Friday, March 12, 2004

Up In the Tree Fort at Camp VeepWannaBe



With the Democrats’ presidential nominee decided, the election pre-game
prognosticators now turn their attention to the veepstakes--the roll of the wheel
that will ultimately determine just who will “round out the ticket,” as they say, in the
number-two spot. And so, inevitably, the name of New York Senator Hillary
Clinton bobs up now and again, if only because the oddsmakers, looking at a long
nine months ahead until the presidential election, long for something interesting to
happen---or at least threaten to happen--in the interim. Hence, we kid ourselves
that there’s a chance in hell that a woman could be named to the Democratic
ticket.



In truth, we know how unlikely, even absurd, it is to consider Hillary a vice
presidential contender. None of the three states she claims as home are
considered battlegrounds in the presidential contest. And what presidential
candidate in his right mind would name someone to the ticket who is bound to
upstage him at every turn?



For her part, why would Hillary gamble her hard-won Senate seat, from which she
represents the most powerful state in the union, for the busywork of a ceremonial
office? Hillary’s done the ceremonial thing, for which neither she nor her giant
brain seem to have the right temperament.



With the likes of Hillary Clinton and Barbara Mikulski in the Senate, and Martha
Stewart on trial, just like the big boys, for stock-market shenanigans, it’s
sometimes easy to overlook the fact that as women, we’re still not in the club,
even if we’re now allowed to hang out at the bar from time to time. I mean, even a quasi-professional feminist like me managed to miss International Women's Day this year--once a holy day of obligation for me.



I have a niece named Megan, a young woman in her second year of college, who
has rarely, if ever, entertained the idea that there’s something she shouldn’t or couldn’t do because of her gender. Megan was born in 1983, and consequently has no
memory of Geraldine Ferraro’s historic run for the vice presidency. In practical
terms, Megan has yet to see a woman make a serious run for our nation’s top
offices.



Which brings me to last week’s edition of “Meet the Press,” whereupon Tim Russert entertained the strange-bedfellow couple of James Carville, the Clinton campaign strategist, and Mary Matalin, former adviser to Vice President Dick
Cheney--and a woman who broke through to hold jobs in the Republican Party
that were once reserved for men.



As the trio shuffled the deck for the parlor game of vice presidential speculation,
Russert showed his TV audience a graphic arrayed with six photographs of likely
vice presidential contenders. It was a veritable tree fort, complete with the "No Girls Allowed" sign. Oh, they were all perfectly decent fellows, chosen for some supposed strategic advantage: Senators John Edwards and Bob Graham hail from the all-important South--North Carolina and Florida, respectively, as does Senator Bill Nelson. Indiana Senator Evan Bayh and Missouri Congressman Dick Gephardt cover the Midwest, while New Mexico Governor Bill Richardson could perhaps deliver his southwestern battleground state and bring along the Latino population where he finds his roots.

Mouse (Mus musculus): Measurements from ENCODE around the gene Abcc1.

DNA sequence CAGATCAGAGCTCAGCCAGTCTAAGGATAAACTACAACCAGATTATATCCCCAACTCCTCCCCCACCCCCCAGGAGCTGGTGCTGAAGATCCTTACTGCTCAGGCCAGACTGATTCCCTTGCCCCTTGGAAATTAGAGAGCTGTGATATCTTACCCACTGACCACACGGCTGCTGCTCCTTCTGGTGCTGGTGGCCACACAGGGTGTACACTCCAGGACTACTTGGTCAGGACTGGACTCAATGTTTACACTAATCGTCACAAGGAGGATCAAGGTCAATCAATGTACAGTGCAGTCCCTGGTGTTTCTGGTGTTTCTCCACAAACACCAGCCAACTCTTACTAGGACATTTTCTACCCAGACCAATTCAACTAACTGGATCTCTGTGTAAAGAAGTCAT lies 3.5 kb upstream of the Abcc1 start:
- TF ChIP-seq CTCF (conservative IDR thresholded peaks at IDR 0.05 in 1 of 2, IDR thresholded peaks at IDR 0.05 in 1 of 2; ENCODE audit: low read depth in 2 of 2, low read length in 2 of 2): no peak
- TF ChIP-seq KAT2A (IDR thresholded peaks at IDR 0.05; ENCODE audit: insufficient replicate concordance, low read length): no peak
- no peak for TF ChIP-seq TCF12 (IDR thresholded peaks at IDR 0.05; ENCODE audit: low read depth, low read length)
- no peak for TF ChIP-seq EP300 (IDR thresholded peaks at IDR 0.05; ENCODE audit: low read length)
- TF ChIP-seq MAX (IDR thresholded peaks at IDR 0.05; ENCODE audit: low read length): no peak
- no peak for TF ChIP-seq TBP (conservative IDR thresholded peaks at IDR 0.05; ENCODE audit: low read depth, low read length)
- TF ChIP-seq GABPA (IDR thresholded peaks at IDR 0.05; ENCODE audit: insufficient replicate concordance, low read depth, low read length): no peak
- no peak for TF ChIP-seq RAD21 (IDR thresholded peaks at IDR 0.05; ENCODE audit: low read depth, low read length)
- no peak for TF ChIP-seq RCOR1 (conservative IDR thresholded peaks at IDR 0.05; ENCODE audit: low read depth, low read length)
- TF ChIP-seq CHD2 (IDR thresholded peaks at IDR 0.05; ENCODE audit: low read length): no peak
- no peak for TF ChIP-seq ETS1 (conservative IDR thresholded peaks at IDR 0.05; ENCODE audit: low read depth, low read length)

Carville lauded the group as “a deep stable,” and no one, not even Matalin,
seemed to notice anything wrong with that set of pictures. For Russert’s part, I
suppose you could applaud him for not floating the Hillary silliness.



But let’s just imagine that strategic, regional advantage were the only criteria in play--not gender. Need a southerner? How about Senator Blanche Lincoln of Arkansas, or
Mary Landrieu of Louisiana, a battleground state. Either one of those picks could
virtually lock up the so-called soccer-mom vote.



You like the Midwest? Senator Debbie Stabenow hails from the mother of
battleground states, Michigan.



Prefer to skip the double jeopardy of two from the Senate? How ‘bout Michigan
Governor Jennifer Granholm, or Louisiana Governor Kathleen Blanco?



If you’re keen on the Southwest, there’s always Arizona Governor Janet
Napolitano. Looking for a savvy campaigner? Why not consider former New
Hampshire Governor Jeanne Shaheen?



A brilliant tigress who could chew up Cheney in a debate? Representative
Eleanor Holmes Norton of the District of Columbia would surely spark things up.



As for me, I hate the idea that, in the 21st century, we should have to make a
point of looking for a woman to include among the vice presidential contenders.
At least one or two female faces should have appeared, without force or favor, in
that group simply on their own merit. The women I just mentioned are people of
substance; that no one has even thought of them as politicians who could round
out the ticket speaks volumes. It’s certainly to the advantage of the politically
savvy to remember that women make up more than half the electorate. The only
plausible explanation for their omission from the list of vice presidential prospects
is prejudice.



If a deliberate, concerted act of tokenism is what it will take to name a woman to
a presidential ticket, then so be it. Mr. Kerry, go ahead, go out of your way to
pick a woman.



Time is wasting. Megan is nearly 20. I’d hate to see her cross the threshold to
adulthood thinking there’s something she just can’t do because the fellas won’t let
her.






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